A sign was torn down. A defiant schoolyard song. A number of women are protesting. An almost empty cafe without music.
In the midst of the Taliban’s rapid and final takeover of Kabul, the Afghans took their mobile phones and filmed the chaos of the group’s arrival, the changes that marked their presence and the eerie calm that followed.
In the wake of the US withdrawal from the country after 20 years of war, the militant group is known for its brutal treatment of women and strict religious interpretations again responsible for Afghanistan.
Chaos gripped the international airport as lots of people tried to escape. But millions remained in Kabul, unsure of what would come next.
At a press conference on Tuesday, Taliban spokesman Zabihullah Mujahid said those who helped the former Afghan government or military would be “pardoned” and that there would be “no discrimination against women, but of course within the framework we have.” But it’s already there reports in other parts of the country by women forced to cover themselves, and the shutters of girls’ schools.
With international embassies and some news broadcasts leaving the country, it is not yet clear how the group will govern or who will be there to document it.
The Washington Post collected social media posts uploaded from Kabul between August 15 and 17. Most videos and photos came from Snap Map, a public platform that allows Snapchat users to post videos and photos taken in real time.
The post analyzed more than 100 videos and photos that together illustrate what Kabul residents witnessed when the Taliban took control of the city.
The Taliban arrive
When the Taliban entered Kabul on Sunday morning, videos seemed to panic. Traffic jams clogged the city.
Pictures showed that warriors had entered the city early Sunday afternoon, causing despair for some and immediate changes. Taliban members, according to the caption, were completely filmed in the “District 5” part of the city. The user submitted an emoji with a white flag to symbolize the group’s banner.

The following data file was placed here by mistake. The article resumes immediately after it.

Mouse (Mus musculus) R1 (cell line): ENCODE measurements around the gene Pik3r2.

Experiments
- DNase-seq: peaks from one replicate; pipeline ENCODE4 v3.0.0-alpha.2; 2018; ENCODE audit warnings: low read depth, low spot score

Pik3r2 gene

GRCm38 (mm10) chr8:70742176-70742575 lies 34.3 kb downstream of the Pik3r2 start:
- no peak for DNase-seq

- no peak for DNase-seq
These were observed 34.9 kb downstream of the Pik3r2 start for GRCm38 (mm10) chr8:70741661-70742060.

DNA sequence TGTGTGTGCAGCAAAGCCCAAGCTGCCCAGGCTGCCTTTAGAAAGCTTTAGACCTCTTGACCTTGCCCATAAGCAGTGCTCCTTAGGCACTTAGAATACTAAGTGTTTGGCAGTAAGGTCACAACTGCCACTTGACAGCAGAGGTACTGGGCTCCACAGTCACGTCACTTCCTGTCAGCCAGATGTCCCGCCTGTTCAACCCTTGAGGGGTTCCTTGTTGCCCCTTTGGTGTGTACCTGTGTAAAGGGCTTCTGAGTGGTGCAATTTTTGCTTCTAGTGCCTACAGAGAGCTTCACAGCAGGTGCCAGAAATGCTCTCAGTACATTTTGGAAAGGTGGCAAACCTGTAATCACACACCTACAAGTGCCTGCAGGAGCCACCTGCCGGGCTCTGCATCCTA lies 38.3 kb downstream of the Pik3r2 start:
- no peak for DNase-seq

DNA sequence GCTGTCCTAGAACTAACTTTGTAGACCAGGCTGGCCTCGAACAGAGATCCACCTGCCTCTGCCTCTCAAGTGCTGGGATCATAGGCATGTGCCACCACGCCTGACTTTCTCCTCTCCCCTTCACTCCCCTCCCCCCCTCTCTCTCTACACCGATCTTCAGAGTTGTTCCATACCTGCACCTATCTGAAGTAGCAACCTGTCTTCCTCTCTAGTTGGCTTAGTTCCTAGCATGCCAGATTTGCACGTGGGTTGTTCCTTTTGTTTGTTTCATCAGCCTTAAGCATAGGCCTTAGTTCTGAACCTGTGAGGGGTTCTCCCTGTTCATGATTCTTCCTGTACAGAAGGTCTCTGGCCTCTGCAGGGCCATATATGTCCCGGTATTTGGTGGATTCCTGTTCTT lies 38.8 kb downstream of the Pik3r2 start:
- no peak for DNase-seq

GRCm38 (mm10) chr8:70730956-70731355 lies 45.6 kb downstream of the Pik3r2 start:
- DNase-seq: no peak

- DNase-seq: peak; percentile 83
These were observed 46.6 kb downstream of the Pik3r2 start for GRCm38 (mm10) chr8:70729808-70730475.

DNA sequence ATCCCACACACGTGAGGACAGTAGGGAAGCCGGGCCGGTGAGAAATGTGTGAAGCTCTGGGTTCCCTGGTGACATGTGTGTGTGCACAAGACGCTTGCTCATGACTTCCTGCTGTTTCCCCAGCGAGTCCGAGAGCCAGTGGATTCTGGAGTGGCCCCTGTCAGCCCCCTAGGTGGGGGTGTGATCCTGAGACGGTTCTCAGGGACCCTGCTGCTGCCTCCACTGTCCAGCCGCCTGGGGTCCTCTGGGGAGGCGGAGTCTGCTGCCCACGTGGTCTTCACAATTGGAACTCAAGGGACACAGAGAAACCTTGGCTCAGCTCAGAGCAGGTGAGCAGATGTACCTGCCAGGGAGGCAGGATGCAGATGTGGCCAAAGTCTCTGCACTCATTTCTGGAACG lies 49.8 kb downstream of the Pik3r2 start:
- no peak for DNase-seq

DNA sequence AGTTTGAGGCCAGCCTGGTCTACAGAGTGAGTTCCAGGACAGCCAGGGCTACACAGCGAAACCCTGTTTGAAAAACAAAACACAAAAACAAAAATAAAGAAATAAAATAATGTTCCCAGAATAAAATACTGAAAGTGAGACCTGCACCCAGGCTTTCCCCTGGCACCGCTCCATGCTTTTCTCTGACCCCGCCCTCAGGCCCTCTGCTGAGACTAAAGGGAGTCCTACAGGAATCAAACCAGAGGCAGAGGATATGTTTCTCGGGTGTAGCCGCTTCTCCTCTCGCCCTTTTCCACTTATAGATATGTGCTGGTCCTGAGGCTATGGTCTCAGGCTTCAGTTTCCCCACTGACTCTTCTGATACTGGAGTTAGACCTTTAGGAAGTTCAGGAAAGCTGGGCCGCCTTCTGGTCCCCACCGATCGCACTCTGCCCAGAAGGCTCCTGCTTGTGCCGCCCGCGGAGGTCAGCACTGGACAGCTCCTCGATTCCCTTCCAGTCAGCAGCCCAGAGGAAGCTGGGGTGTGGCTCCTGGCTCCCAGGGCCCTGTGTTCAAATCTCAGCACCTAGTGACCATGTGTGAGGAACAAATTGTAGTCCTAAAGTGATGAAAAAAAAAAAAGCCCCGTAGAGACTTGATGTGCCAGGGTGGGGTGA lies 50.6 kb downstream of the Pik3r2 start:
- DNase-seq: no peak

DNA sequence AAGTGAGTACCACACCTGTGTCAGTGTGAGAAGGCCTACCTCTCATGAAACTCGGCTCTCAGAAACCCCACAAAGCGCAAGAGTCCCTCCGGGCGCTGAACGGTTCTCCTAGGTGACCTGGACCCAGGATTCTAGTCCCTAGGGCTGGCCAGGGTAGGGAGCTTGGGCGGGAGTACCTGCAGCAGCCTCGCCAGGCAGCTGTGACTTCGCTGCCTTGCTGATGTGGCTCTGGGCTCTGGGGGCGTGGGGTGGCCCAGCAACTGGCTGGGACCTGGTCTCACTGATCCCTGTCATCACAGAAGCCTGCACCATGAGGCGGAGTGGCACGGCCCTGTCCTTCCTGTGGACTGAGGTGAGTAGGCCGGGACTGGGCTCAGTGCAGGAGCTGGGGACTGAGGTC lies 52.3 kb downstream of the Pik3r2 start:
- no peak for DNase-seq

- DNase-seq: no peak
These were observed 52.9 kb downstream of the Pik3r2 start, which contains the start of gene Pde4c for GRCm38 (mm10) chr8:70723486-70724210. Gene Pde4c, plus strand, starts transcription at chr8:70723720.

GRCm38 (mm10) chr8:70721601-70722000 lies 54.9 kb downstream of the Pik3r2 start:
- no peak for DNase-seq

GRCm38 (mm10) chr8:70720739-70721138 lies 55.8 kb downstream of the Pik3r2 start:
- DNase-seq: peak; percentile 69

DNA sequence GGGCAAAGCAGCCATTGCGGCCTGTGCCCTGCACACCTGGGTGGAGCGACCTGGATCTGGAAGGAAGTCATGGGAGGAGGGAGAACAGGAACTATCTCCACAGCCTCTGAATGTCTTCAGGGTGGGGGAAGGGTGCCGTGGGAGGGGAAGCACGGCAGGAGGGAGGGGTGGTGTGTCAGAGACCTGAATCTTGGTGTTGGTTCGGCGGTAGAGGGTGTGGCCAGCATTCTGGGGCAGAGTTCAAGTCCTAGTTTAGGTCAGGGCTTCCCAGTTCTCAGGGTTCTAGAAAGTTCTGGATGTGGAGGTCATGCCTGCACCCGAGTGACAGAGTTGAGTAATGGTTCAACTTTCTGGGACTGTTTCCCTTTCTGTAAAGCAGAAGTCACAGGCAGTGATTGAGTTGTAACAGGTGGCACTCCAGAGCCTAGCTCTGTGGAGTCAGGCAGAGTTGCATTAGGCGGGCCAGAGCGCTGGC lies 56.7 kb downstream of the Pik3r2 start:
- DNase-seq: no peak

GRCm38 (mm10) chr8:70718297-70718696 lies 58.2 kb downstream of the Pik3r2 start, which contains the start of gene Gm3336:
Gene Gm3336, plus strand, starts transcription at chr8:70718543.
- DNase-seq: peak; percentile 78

Users filmed trucks they identified as Taliban vehicles driving through the streets.
One person showed what they said was the “largest” military base in Kabul “under Taliban control.”
Another showed men tearing a poster of a woman on the Rana University campus.
A man filmed people taking the Afghan flag down in Kabul.
“Oh God, please help my country,” he said.
Scenes of a city in change
As night fell on Sunday, the streets were emptied. A normally busy neighborhood, Pole Sorkh, was quiet and dark.
Meanwhile, some users had had their social media accounts in an act of subtle defiance. One posted the music video for a song whose lyrics evoke the spirit in female expression.
“Do not hide me inside the house, behind the veil, under the shadow,” sings a woman. “Because I am the lady of the sun, progressive, full of passion.”
Another user posted a parody of a children’s song.
“I wish I was a fish / in a big ocean,” reads the original song.
“I wish I was Dostum / going to Uzbekistan,” the user said, referring to Afghanistan’s former vice president, Abdurrashid Dostum, who had fled the country.
Pictures of women on storefronts were destroyed. The photographer who took them on Monday said it was ordinary Afghans who destroyed the posters, remembering that the Taliban banned such images when it was in power from 1996 to 2001.
Pictures of women on Kabul storefronts are being repainted as civilians fear consequences from the Taliban. Follow Favorite
Insecure calm sets in
Over the next two days, an eerie calm took over the city as some shops and restaurants reopened.
“Everything is normal,” someone wrote, pointing to an imperceptible cross in Kabul.
But there were signs of a changed city. One user said there were no “security guards” on the street for the first time in their lives.
Another user put a typical breakfast and hot drink in a cafe, but they noticed that no music was playing in the almost empty establishment.
Others turned to dark humor.
Three days after the Taliban took control of Kabul, Snapchat users are sharing reactions online. (Snapchat)
While some Afghans resumed daily life, the fate of their country in balance, a few took that future into their own hands. On Tuesday, several women stood in line to demand freedoms in the new regime.
“Sharia law gives us the right to work and study and be educated,” they sang. The Taliban has said it will give women more rights within Islamic law, but how it will interpret and enforce it, we shall see.
Mahnaz Rezaie contributed to this report.
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